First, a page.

Looking at personality traits and nurse characteristics that correspond to success in the typical daily work life of a nurse, Androus lists the following: flexibility, patience, empathy, and humility, which I read as openness to new learning, direction, and teamwork. Truly, nursing is a team-oriented profession. Most nurses work in a team of some type. In fact, I have often visualized the nursing role as the hub in the middle of a wheel with multiple and varied stakeholders, represented by the spokes of the wheel. These stakeholders, or partners, include patients, nurse colleagues, providers (physicians, nurse practitioners, physician assistants), other professionals and departments such as pharmacists, physical, occupational, and respiratory therapists, social workers, as well as the supervisory hierarchy of the employer.
Androus further states that nursing education should imprint the importance of the 5 C’s of Caring early in the curriculum. These are Commitment, Conscience, Competence, Compassion, and Confidence. One of my former nurse colleagues once said to me, “Nursing is the hardest job I’ve ever loved.” I echo that sentiment. Nurses often talk about a “calling to be a nurse.” I’m not so sure about a call being required. However, people are people, and those receiving nursing care might not be at their best because they might not be having the best day of their lives. Nurses often work in fast-paced, high-stress environments. In light of this, the capacity to work with a team under time and pressure demands while demonstrating caring to those who might not be capable of reciprocating kindness or thankfulness could well be a calling.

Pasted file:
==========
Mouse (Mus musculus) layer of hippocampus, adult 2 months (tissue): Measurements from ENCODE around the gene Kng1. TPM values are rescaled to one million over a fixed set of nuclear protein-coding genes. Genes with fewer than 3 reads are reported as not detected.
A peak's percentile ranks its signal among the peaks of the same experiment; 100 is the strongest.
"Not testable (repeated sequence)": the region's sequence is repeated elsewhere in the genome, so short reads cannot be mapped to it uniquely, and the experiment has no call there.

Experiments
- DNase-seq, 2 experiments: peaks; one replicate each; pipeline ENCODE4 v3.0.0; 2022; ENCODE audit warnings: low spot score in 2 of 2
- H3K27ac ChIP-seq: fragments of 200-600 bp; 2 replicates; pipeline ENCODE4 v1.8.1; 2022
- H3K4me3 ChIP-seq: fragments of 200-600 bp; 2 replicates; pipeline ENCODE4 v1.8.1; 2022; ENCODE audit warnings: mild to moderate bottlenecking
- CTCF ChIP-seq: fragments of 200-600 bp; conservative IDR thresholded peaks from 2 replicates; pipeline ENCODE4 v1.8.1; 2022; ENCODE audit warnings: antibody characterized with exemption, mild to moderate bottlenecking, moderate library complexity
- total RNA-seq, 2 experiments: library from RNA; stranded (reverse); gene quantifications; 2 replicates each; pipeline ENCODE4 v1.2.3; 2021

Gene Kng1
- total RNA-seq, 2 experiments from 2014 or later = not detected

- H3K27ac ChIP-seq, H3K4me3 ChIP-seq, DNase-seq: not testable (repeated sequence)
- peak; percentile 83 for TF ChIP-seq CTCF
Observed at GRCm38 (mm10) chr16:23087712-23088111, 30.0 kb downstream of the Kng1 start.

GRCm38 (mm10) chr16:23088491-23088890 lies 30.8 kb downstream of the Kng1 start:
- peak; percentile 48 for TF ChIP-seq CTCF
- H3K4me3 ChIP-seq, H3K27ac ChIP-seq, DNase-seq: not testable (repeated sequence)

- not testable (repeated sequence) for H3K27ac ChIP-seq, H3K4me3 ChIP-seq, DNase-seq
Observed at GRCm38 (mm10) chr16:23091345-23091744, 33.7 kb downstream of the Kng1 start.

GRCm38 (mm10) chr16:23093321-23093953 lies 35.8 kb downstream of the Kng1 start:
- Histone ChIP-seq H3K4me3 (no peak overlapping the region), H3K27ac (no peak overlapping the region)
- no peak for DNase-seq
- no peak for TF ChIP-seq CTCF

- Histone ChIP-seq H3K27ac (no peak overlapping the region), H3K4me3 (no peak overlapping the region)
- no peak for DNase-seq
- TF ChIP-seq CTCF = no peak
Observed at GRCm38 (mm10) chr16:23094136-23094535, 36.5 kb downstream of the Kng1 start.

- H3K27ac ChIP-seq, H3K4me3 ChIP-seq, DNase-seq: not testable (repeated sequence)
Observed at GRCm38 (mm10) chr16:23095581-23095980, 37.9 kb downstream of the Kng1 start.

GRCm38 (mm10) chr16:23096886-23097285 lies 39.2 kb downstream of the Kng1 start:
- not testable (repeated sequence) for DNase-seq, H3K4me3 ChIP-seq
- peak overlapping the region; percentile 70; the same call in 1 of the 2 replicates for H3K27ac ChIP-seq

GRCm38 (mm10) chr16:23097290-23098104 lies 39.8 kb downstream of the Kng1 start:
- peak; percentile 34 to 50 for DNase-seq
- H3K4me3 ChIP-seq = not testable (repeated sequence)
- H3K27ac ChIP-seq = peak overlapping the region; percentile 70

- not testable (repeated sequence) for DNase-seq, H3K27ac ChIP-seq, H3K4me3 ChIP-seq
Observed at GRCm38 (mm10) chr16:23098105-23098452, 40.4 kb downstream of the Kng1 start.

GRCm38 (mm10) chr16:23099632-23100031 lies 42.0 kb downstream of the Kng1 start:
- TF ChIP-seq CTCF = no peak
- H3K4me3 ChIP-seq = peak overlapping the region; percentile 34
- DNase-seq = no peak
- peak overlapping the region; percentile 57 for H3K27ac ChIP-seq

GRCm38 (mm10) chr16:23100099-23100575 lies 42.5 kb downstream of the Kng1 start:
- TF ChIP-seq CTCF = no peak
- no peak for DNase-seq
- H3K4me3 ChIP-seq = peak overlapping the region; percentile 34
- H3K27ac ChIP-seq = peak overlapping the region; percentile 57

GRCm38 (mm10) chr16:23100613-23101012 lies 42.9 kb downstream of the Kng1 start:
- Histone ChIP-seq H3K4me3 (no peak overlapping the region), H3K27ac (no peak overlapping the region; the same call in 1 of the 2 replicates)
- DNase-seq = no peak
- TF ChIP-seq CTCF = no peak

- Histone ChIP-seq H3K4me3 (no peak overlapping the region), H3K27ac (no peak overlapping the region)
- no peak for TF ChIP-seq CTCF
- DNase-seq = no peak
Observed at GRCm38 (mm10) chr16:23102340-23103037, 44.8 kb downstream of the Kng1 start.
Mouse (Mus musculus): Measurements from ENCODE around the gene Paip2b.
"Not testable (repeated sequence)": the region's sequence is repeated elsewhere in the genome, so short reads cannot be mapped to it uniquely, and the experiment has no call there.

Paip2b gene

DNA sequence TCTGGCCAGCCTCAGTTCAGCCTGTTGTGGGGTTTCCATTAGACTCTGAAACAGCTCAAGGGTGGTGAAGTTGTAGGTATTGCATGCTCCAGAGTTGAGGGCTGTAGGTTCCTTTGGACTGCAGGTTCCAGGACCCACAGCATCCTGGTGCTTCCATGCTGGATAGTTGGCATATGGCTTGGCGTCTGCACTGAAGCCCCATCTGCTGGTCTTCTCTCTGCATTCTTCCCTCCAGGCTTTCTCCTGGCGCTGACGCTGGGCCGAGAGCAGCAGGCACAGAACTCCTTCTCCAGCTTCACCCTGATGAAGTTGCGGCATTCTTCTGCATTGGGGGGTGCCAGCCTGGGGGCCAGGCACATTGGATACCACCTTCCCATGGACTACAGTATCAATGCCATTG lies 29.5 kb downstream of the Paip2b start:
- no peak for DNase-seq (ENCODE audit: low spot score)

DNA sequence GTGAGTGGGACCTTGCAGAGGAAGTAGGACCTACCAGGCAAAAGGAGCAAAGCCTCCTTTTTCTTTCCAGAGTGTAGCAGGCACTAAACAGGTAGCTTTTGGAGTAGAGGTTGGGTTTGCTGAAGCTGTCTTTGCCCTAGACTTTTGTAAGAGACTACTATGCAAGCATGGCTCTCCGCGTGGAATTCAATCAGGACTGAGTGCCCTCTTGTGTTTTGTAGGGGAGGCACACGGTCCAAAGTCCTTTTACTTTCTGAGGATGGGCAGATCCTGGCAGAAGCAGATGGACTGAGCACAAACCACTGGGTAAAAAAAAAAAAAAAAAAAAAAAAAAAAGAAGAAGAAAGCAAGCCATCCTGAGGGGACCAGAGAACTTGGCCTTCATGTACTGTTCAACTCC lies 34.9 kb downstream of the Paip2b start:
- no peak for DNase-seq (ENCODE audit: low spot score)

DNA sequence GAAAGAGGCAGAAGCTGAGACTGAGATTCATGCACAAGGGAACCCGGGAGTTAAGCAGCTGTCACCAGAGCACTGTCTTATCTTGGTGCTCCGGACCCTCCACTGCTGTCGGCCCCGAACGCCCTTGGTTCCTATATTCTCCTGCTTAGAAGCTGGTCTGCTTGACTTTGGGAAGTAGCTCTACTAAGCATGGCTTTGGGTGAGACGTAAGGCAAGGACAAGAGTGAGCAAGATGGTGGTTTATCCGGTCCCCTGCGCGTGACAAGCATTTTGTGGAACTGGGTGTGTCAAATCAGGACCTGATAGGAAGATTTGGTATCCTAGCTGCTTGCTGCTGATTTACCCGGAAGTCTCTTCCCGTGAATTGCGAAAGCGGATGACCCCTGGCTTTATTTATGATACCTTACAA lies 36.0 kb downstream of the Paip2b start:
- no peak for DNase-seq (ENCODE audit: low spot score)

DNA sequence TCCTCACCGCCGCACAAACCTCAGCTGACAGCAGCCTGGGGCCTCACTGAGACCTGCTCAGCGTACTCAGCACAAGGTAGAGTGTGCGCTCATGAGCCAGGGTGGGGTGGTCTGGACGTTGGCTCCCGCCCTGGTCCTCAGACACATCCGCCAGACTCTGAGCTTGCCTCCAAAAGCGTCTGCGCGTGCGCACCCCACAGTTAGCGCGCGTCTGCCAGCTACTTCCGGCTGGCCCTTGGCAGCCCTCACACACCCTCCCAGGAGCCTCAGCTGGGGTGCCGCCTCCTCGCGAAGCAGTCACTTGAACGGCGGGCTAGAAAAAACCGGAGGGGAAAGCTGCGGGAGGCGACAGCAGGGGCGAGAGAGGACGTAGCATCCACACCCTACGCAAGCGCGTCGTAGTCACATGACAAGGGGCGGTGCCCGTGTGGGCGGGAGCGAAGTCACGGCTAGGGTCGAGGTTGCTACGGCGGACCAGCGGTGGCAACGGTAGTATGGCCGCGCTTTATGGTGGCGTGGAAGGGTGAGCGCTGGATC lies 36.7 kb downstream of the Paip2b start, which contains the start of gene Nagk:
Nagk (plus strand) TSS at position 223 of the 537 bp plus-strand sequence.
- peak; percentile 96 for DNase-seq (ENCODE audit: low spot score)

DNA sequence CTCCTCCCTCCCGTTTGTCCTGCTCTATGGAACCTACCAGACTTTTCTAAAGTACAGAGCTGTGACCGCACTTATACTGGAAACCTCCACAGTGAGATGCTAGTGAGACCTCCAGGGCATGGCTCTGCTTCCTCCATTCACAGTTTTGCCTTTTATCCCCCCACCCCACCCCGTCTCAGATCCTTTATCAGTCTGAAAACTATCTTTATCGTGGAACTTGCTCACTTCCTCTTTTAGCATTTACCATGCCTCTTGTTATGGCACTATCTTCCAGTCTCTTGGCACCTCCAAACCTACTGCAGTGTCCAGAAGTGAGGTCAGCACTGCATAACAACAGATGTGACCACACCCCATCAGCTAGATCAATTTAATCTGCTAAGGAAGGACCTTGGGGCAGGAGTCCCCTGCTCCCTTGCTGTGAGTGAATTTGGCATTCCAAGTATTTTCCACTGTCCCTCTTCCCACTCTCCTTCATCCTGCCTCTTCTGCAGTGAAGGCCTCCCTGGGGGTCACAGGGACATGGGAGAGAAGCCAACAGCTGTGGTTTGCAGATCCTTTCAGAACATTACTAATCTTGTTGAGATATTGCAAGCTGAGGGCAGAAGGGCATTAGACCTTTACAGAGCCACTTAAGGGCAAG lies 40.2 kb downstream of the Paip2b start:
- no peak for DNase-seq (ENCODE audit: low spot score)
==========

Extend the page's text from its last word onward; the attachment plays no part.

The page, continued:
Nursing is an opportunity to serve humanity, to use one’s skills and self to make a difference in the lives of others, regardless of the work setting or area of practice. For some, that is a great match! Is that you?
Online Nursing Programs
As advances in our health care system continue to improve, there is a critical need to increase both nurse educators and nurse leaders in our industry. This is why Ottawa University’s Masters in Nursing program offers two specialized concentrations within our masters in nursing program.
Nurse Educator Concentration
Take a closer look at the classes and requirements for our nurse educator concentration. Our dedicated and experienced instructors give you the tools to step into the classroom and produce future leaders in health care.
Nurse Leader Concentration
We also offer our nurse leader concentration. Our nurse leader specialization prepares nurses to pursue management and administrative roles. These classes teach students how to work toward continuous quality improvement within health care.
If you have the characteristics of a nurse and you are interested in finding out if our online nursing program is the best match for you, reach out to an enrollment advisor today!
Bock, Jerry. (1964). Fiddler on the roof: (from the Broadway musical "Fiddler on the Roof"). [United States]: RCA Victor.